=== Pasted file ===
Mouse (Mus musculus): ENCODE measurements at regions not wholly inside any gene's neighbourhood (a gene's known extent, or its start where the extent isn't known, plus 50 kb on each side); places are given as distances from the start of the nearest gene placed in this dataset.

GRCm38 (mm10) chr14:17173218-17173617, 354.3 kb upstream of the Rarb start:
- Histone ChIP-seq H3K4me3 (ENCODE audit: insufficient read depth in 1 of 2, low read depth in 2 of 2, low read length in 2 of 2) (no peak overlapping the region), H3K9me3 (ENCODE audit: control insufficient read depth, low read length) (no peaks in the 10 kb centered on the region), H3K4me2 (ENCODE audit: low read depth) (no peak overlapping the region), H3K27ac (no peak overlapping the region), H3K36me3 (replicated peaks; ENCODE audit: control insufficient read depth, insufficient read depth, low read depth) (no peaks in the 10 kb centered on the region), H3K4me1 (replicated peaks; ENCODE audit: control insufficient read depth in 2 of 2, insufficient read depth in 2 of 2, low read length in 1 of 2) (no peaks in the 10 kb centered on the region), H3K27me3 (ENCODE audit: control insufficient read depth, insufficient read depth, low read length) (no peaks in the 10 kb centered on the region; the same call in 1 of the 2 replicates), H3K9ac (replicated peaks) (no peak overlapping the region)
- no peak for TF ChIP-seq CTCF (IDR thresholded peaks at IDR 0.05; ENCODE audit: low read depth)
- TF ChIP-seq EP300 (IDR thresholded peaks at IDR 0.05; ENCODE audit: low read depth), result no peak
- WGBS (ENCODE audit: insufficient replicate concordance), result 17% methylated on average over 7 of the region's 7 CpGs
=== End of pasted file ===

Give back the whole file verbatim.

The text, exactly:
Mouse (Mus musculus): ENCODE measurements at regions not wholly inside any gene's neighbourhood (a gene's known extent, or its start where the extent isn't known, plus 50 kb on each side); places are given as distances from the start of the nearest gene placed in this dataset.

GRCm38 (mm10) chr14:17173218-17173617, 354.3 kb upstream of the Rarb start:
- Histone ChIP-seq H3K4me3 (ENCODE audit: insufficient read depth in 1 of 2, low read depth in 2 of 2, low read length in 2 of 2) (no peak overlapping the region), H3K9me3 (ENCODE audit: control insufficient read depth, low read length) (no peaks in the 10 kb centered on the region), H3K4me2 (ENCODE audit: low read depth) (no peak overlapping the region), H3K27ac (no peak overlapping the region), H3K36me3 (replicated peaks; ENCODE audit: control insufficient read depth, insufficient read depth, low read depth) (no peaks in the 10 kb centered on the region), H3K4me1 (replicated peaks; ENCODE audit: control insufficient read depth in 2 of 2, insufficient read depth in 2 of 2, low read length in 1 of 2) (no peaks in the 10 kb centered on the region), H3K27me3 (ENCODE audit: control insufficient read depth, insufficient read depth, low read length) (no peaks in the 10 kb centered on the region; the same call in 1 of the 2 replicates), H3K9ac (replicated peaks) (no peak overlapping the region)
- no peak for TF ChIP-seq CTCF (IDR thresholded peaks at IDR 0.05; ENCODE audit: low read depth)
- TF ChIP-seq EP300 (IDR thresholded peaks at IDR 0.05; ENCODE audit: low read depth), result no peak
- WGBS (ENCODE audit: insufficient replicate concordance), result 17% methylated on average over 7 of the region's 7 CpGs